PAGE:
The risk with a documentary like “Weiner” is that close access can lead directors to sympathize with their subjects. But while Kriegman is a first-time director and Steinberg had previously directed an episode of television, Weiner doesn’t snow them, perhaps because the contradictions in his behavior are so glaringly apparent.
He wants forgiveness but sets himself up for further catastrophe by lying — or, as he tells Bret Baier in a clip, “I am reluctant to say anything definitively about this” — about his sexting when the scandal first breaks.”What was Huma’s [Abedin, Weiner’s wife] reaction when you told her?” someone asks Weiner early in the movie, probing one of the central questions that are inherent to any such scandal. “Told her the truth?” Weiner asks, reminding us of his dishonesty in an effort to come clean. He’s desperate to restore his dignity, but Weiner can’t stay out of fights, whether he’s jawing at rival Sal Albanese at a candidate forum or getting into that screaming match at the bakery. He wants both the mayoralty and his marriage but can’t accept that the pursuit of the former puts tremendous strain on the latter.
Women who stay with husbands who betray them are endless sources of fascination and speculation, especially when one half of the couple is in politics. And while fictionalized versions of Hillary Clinton have allowed artists and audiences to imagine their way inside that particular marriage, “Weiner” gets as close as I think any journalist or documentarian has ever come to being inside one of those marriages as the two people involved in it weather this sort of extreme strain.
If Weiner is almost wildly unrestrained in the presence of the cameras following him, Abedin is far more controlled. But even if she keeps her mouth in a carefully composed slash for much of the movie, it becomes clear that her continued pain at her husband’s behavior and the publicity around it — “It’s like living a nightmare,” she tells him at one point — is mingled with a certain contempt for his political instincts.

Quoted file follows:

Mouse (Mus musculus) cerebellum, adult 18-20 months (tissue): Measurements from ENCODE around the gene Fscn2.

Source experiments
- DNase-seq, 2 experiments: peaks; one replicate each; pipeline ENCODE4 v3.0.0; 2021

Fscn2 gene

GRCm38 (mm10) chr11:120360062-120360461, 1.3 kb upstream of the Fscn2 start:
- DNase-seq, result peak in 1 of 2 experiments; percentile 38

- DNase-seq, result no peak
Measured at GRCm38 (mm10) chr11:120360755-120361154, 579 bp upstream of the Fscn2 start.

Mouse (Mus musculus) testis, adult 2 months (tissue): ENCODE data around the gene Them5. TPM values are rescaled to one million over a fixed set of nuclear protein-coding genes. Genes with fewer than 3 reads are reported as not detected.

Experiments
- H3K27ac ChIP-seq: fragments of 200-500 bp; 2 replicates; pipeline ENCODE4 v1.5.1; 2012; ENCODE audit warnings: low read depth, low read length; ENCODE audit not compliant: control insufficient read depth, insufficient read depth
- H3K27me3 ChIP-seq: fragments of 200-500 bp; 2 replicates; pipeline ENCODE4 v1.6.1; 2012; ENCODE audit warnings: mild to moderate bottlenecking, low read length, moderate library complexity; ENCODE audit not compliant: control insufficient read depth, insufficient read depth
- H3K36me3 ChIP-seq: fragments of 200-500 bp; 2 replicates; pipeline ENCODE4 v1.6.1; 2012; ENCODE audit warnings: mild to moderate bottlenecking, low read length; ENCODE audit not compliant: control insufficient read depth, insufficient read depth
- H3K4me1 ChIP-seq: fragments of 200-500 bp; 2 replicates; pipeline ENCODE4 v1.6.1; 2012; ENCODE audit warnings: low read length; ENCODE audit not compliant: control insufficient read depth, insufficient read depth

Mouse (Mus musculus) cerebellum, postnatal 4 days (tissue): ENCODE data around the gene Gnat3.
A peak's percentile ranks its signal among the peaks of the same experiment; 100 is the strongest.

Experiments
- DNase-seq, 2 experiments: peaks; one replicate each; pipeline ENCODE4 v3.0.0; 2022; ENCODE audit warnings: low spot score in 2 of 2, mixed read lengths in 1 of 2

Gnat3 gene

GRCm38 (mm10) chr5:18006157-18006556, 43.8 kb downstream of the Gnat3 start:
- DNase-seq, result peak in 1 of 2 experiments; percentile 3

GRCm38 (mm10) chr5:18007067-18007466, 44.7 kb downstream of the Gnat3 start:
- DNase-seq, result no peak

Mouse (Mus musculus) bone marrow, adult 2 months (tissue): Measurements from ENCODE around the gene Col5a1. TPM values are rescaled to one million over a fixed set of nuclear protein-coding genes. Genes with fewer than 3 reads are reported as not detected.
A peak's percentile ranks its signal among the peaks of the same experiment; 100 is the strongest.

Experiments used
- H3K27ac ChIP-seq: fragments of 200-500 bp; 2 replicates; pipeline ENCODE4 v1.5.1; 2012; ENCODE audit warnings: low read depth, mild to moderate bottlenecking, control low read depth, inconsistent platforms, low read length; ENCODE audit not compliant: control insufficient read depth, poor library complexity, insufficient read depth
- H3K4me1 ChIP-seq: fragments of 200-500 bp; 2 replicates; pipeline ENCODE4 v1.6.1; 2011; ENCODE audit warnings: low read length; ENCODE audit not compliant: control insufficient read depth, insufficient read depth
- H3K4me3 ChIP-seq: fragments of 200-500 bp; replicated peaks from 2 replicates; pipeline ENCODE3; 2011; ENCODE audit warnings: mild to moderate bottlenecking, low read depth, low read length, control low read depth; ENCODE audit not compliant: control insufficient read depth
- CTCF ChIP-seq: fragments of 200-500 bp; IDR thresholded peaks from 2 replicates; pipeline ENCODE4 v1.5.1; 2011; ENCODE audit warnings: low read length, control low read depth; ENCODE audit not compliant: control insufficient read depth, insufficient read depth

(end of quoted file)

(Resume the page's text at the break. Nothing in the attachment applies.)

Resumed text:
“I’m not going to do this if you’re going to make it unpleasant. I hate asking people for things,” Abedin snaps at Weiner after a fundraising call that goes badly. “I’m not crazy about those pants,” she tells him in an elevator. “You don’t know anything,” she shoots back at Weiner after he promises he’ll prep her for an event. She bluntly informs him “It was pretty bad” after he gets into a testy exchange with MSNBC host Lawrence O’Donnell. In a smart, effective editing choice, Kriegman and Steinberg interspersed MSNBC clips and the sight of Weiner delivering his rant to the empty studio from which he’s appearing on O’Donnell’s show; his venom looks bad in the clips, and worse in that awful, isolated blank space.
During a tense confrontation between Weiner and his campaign staff, intended to clear the air after they learn how much Weiner had lied to them, it’s Abedin who thinks to tell communications director Barbara Morgan that when she leaves the building and confronts the press, “You will look happy. I’m saying this for you. I don’t want it to be the press secretary walked out very unhappy.” (Morgan’s trials are a critically important subplot of “Weiner”; the moment when Weiner tells Morgan that they won’t be denying new allegations against him is quietly devastating.)
If it’s shocking that Weiner and Abedin agreed to this project in the first place, and then stuck with it even as the campaign unfolded into a disaster, “Weiner” adds a gratifying resistance to the idea that all the parties to this sorry drama need to be slotted into preexisting roles in the narrative.
Sydney Leathers, one of the women Weiner had texted, parlaying the affair into a Howard Stern appearance and a deal to make sex tape, told the New York Daily News that she expected that the film would have “me shown to look like the villain.” But “Weiner” doesn’t really do that. Especially in a moment when Leathers chases Weiner and his aides through a McDonald’s, trying to confront him at the party that marks the end of his campaign, she seems vulnerable and maybe a little naive. “Seriously? All to avoid a 23-year-old? Really?” she asks, of Weiner’s evasive maneuvers. Whether she actually doesn’t get it, or is playing dumb, Leathers comes as across as complicit in her own disposable role in the news cycle, a verdict that inspires more pity than anger.
“The punchline is true about me. I did the things. But I did a lot of other things, too,” Weiner says wistfully at the beginning of the movie. But toward the end, after that rude gesture toward the press, he acknowledges that “I have this virtually unlimited ability to [f—] up things, day by day.”
“Weiner” is a clear-eyed look at how Anthony Weiner built a hell of his own making and how the press contributed to its construction. But the movie never loses sight of the fact that other people live in that hell, too, and that day by day, Weiner’s actions take a terrible toll on their lives.